IITE, the UNESCO Institute for Information Technologies in Education, aims to promote equal access to education and inclusion of the most vulnerable segments of society through Information and Communication Technologies (ICTs).
IITE has strived to improve the access and quality of education for disabled persons by means of ICTs since 1999. Within this framework, the Institute has held a number of international expert meetings and workshops in partnership with well-known experts from various countries, including the United Kingdom, Italy, the Netherlands, Japan, Australia and the USA. This experience enabled the Institute to develop a specialized training course named: "ICTs in Education for People with Special Needs". A team of international experts from Italy, the Russian Federation, Australia, Denmark, and other countries, headed by Dr. Edwards (United Kingdom), developed this course. The course presents the best international experiences in the field of general and specific ICT application in education for a wide range of people with special educational needs, as well as policy advice.
Policy changes and consolidated efforts of governments and civil society are necessary to reduce the extensive gap that exists in access to, and use of, digital technologies by people with disabilitiesICTs can both ease an individual’s access to life-long learning andcontribute to new career and business opportunities. ICTs also grant vulnerable groups and individuals access to the political, economic, scientific and cultural activities of a society, thereby helping to resolve social inequalities.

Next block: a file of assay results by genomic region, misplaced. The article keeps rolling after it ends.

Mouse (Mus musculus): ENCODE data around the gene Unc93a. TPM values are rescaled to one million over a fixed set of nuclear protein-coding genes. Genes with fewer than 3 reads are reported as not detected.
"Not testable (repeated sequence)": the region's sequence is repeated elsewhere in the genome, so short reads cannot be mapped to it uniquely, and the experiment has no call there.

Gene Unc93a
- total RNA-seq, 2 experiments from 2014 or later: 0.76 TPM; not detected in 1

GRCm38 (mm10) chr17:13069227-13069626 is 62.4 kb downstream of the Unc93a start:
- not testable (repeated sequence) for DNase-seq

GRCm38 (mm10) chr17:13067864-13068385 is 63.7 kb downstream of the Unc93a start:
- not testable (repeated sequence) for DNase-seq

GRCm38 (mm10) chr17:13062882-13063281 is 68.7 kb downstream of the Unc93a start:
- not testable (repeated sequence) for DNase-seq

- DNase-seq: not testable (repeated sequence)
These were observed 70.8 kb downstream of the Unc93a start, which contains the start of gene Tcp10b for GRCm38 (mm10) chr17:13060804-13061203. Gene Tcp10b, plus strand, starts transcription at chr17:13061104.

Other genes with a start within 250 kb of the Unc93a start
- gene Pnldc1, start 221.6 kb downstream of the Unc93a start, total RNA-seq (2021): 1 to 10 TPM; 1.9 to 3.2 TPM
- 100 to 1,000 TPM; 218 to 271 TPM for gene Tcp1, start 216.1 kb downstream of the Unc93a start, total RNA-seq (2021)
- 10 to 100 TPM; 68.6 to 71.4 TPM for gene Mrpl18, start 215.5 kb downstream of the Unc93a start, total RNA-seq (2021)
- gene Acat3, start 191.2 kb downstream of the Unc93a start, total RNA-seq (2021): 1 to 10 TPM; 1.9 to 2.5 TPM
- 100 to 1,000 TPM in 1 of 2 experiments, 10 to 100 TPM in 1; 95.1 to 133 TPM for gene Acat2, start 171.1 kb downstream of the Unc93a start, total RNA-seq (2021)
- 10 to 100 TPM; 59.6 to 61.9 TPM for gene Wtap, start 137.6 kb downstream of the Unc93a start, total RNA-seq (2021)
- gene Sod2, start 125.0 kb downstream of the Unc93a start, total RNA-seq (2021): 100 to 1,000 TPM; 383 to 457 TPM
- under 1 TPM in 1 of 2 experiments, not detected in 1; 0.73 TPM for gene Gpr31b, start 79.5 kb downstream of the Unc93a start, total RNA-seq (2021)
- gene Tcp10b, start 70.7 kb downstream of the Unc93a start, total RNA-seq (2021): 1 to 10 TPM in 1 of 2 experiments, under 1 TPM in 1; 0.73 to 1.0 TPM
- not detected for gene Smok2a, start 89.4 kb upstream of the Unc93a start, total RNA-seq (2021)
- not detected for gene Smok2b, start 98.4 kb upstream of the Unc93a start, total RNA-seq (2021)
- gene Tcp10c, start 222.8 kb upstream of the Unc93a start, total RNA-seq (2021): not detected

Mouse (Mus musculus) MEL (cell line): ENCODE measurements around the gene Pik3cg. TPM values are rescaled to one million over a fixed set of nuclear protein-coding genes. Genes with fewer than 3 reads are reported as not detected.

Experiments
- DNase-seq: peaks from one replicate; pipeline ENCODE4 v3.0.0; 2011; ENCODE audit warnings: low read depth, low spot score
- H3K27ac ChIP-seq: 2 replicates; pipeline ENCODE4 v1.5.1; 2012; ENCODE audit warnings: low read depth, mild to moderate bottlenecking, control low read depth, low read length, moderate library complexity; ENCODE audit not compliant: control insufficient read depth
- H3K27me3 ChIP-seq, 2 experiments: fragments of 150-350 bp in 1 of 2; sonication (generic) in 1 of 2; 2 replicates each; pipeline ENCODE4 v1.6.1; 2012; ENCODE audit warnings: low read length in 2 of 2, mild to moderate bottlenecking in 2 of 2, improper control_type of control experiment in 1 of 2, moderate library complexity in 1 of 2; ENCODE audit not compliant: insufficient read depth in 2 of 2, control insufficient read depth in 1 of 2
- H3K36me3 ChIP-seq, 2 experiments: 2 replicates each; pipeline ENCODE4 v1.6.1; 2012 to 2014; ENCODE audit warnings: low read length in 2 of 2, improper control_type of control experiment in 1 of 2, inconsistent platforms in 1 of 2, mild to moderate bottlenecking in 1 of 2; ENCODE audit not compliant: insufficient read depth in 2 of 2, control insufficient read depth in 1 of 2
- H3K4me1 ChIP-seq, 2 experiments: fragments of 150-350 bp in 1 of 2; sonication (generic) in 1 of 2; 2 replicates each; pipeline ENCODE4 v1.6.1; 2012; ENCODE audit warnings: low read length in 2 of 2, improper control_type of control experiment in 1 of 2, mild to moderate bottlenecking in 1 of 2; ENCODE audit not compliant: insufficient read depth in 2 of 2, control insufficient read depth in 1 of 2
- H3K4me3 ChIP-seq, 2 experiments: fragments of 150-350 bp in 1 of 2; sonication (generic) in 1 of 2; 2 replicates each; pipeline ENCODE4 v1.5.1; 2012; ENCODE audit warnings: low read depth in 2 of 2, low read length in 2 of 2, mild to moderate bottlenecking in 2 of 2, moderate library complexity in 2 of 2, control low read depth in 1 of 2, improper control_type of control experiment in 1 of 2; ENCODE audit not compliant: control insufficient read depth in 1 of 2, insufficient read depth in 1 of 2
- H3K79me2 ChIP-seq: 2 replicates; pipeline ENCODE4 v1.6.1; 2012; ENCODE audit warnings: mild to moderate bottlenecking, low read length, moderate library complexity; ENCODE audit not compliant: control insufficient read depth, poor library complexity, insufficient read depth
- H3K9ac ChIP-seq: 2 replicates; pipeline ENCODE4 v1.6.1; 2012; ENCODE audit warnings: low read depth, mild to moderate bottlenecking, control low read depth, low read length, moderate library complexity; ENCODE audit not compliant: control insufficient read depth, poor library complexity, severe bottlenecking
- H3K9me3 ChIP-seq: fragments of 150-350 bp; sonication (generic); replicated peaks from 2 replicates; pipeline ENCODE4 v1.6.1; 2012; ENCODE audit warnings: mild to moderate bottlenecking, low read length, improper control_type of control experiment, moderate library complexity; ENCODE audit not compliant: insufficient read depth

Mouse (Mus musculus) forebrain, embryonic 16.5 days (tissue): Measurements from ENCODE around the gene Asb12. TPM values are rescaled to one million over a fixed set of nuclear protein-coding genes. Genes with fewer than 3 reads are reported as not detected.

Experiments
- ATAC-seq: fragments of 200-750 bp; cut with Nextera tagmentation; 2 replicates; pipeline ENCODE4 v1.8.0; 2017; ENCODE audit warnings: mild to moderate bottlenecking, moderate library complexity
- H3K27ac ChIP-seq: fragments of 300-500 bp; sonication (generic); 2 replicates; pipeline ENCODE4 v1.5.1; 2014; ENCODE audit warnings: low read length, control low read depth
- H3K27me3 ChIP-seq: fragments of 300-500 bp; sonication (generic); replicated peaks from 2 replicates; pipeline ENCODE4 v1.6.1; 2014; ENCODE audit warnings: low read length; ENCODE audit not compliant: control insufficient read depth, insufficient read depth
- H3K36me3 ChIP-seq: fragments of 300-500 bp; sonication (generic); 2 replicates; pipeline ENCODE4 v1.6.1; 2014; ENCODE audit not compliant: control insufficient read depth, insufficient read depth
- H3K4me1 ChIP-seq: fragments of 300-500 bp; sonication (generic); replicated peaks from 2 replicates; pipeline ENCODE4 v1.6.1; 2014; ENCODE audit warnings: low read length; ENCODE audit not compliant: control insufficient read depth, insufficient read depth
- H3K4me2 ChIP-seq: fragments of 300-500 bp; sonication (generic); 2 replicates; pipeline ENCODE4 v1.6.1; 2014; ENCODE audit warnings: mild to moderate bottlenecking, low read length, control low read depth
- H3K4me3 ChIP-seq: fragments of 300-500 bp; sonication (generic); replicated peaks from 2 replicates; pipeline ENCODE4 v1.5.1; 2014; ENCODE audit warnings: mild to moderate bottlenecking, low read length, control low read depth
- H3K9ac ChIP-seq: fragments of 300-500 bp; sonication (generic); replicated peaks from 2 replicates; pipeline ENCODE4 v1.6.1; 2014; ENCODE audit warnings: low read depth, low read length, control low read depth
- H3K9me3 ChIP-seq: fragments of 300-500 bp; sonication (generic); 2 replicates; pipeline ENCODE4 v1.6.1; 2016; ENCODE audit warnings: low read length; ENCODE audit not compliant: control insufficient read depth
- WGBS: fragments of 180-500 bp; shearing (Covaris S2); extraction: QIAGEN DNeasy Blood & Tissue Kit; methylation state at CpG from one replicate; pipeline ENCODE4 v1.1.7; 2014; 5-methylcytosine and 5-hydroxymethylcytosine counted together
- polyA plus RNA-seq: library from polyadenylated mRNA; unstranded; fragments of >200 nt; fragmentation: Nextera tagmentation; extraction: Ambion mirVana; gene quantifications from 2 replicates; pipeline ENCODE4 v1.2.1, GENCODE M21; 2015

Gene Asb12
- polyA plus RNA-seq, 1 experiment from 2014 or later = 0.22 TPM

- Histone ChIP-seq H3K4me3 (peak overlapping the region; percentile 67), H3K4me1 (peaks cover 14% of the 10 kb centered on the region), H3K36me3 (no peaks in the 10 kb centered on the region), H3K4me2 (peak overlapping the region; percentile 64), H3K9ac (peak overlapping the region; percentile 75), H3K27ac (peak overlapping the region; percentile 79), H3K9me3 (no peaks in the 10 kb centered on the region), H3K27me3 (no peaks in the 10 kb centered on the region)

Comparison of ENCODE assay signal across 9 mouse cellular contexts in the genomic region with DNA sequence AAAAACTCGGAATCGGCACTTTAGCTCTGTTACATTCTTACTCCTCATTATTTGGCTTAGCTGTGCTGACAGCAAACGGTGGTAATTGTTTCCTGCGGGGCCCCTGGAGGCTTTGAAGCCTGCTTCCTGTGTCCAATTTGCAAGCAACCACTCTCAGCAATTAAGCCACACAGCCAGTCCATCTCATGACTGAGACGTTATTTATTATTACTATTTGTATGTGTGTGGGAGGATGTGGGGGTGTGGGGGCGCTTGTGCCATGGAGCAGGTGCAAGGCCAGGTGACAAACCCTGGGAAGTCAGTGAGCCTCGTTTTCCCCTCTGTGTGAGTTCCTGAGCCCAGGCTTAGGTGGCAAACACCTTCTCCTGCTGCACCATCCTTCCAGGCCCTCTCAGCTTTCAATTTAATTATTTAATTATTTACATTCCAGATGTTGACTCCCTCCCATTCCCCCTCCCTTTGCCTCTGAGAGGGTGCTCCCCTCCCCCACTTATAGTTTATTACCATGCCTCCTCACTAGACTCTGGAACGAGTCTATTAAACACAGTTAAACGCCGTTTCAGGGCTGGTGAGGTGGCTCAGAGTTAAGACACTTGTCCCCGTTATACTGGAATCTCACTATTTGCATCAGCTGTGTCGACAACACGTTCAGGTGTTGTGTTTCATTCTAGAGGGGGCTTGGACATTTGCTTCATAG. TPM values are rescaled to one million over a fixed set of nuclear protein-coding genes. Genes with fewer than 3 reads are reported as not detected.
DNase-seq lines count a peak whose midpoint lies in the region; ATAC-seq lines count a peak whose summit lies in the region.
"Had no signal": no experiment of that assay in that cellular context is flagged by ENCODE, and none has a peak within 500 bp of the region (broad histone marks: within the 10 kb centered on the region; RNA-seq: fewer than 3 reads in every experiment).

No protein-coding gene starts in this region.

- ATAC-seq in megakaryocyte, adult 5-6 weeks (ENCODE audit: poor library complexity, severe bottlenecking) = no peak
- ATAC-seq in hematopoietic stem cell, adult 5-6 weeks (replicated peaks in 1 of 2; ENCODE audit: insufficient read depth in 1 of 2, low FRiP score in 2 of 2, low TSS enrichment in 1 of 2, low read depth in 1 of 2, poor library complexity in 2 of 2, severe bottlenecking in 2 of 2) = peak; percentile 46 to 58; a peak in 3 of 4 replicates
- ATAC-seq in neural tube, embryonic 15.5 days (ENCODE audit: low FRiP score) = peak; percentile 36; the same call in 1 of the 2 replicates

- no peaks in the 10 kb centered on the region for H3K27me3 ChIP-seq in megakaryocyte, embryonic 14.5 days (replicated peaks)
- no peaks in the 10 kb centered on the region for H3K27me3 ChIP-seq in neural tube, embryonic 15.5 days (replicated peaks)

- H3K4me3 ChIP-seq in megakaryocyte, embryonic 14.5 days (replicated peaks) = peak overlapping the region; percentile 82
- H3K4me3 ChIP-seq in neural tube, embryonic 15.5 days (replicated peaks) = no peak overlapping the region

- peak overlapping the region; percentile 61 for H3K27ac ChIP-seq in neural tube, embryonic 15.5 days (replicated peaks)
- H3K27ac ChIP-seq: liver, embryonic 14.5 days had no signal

As part ofthe UNESCO initiative to promote a broader view of the concept of inclusive education, IITE supportspolicy dialogue to initiate the development of national e-inclusive strategies aimed at the following:
- increasing disadvantaged and excluded groups` access to ICT infrastructure;
- promoting basic ICT literacy and vocational training programs targeted specifically at the most vulnerable segments of society;
- and supporting regional, sub-regional and inter-country cooperation and exchange of good practiceson the extension of ICTsto excluded groups.
ICTs offer great potential to support life-long learning for all groups of learners, including those with disabilities. The application of ICTs can compensate for the lack of natural functions, thus contributing to appropriate learning environments for students with disabilities.
The direct beneficiaries of the activities in this field are policy and decision-makers who are responsible for or involved in the development of educational policies and plans; experts in teacher training and vocational development; as well asteachers themselves.